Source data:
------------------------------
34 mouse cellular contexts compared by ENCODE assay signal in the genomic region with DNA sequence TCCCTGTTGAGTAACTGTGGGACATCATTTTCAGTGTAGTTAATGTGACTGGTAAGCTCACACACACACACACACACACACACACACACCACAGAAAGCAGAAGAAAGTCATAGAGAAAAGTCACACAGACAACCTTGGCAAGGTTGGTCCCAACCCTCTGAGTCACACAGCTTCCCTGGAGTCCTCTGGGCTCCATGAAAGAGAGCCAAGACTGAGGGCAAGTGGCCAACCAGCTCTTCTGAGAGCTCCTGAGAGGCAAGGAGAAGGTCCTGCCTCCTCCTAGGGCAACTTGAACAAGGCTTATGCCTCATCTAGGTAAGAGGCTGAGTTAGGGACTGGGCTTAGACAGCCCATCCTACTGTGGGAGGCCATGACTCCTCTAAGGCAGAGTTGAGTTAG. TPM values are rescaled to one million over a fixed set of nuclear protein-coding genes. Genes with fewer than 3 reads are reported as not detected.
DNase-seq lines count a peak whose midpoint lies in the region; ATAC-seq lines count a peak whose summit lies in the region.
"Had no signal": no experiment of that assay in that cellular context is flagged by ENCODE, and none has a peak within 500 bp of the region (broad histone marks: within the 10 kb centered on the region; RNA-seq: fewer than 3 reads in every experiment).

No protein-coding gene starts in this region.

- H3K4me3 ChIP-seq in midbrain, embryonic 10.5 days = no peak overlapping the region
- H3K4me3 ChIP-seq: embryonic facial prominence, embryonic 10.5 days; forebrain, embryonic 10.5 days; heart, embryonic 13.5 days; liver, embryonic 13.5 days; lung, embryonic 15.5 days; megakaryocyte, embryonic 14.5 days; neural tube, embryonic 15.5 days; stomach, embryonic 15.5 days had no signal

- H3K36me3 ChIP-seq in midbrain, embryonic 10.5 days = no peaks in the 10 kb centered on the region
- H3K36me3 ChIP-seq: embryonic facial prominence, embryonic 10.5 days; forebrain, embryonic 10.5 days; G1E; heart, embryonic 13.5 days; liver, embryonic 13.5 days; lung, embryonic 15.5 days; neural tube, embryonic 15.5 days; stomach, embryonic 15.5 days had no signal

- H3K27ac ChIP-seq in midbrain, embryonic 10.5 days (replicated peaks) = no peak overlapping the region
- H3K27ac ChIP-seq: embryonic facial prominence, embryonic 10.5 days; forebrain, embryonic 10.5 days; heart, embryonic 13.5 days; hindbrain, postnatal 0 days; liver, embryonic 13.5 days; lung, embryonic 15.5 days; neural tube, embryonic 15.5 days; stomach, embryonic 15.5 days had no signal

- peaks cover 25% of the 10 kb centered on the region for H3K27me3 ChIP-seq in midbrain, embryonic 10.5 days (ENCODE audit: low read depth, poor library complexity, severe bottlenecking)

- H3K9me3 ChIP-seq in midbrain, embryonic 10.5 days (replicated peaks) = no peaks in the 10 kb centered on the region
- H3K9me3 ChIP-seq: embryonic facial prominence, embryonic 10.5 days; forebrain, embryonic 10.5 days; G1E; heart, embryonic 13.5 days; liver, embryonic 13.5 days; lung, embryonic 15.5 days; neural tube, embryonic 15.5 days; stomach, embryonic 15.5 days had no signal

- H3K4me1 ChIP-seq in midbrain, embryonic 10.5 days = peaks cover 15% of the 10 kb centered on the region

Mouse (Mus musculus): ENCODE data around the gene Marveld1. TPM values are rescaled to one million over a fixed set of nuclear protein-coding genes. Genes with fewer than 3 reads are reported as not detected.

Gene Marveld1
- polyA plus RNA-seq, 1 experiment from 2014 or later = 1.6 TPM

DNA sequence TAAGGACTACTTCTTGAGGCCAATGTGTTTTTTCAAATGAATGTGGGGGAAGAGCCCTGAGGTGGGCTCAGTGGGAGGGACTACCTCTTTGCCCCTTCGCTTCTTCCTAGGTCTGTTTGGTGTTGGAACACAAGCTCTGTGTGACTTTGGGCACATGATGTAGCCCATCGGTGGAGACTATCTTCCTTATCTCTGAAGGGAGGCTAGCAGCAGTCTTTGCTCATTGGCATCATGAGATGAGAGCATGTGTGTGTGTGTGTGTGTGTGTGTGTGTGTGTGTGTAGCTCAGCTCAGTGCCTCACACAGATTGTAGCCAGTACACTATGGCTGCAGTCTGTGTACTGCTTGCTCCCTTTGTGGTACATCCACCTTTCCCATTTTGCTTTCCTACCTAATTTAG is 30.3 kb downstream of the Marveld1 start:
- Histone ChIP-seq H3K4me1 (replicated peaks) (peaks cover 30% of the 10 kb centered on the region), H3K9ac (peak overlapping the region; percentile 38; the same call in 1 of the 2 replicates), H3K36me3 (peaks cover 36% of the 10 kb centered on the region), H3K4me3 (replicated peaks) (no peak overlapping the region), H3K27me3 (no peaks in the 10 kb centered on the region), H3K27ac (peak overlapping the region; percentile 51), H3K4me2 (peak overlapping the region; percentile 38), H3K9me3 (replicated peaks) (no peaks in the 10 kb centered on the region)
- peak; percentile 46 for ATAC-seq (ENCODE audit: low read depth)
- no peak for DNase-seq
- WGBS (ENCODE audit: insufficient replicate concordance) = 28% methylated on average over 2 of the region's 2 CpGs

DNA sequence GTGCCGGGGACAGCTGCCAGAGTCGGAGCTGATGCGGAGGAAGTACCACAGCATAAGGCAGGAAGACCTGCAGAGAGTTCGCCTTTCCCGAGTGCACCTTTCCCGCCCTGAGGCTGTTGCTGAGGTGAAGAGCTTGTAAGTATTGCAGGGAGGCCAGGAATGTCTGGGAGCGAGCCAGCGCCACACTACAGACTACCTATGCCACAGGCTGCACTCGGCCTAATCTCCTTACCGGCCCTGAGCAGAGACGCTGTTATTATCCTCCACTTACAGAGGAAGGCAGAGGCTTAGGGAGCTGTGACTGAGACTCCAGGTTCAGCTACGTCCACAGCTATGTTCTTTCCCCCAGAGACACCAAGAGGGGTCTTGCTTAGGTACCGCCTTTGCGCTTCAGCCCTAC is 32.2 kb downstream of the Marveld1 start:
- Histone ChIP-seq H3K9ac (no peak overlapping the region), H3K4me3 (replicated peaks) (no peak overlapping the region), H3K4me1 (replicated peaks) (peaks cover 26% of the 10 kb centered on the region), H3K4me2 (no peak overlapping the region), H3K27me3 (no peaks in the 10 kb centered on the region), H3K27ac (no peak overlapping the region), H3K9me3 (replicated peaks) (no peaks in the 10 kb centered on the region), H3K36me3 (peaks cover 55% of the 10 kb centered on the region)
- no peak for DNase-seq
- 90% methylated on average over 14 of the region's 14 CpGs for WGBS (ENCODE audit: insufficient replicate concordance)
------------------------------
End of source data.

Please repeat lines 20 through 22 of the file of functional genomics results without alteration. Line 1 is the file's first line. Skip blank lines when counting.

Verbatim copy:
- peak; percentile 46 for ATAC-seq (ENCODE audit: low read depth)
- no peak for DNase-seq
- WGBS (ENCODE audit: insufficient replicate concordance) = 28% methylated on average over 2 of the region's 2 CpGs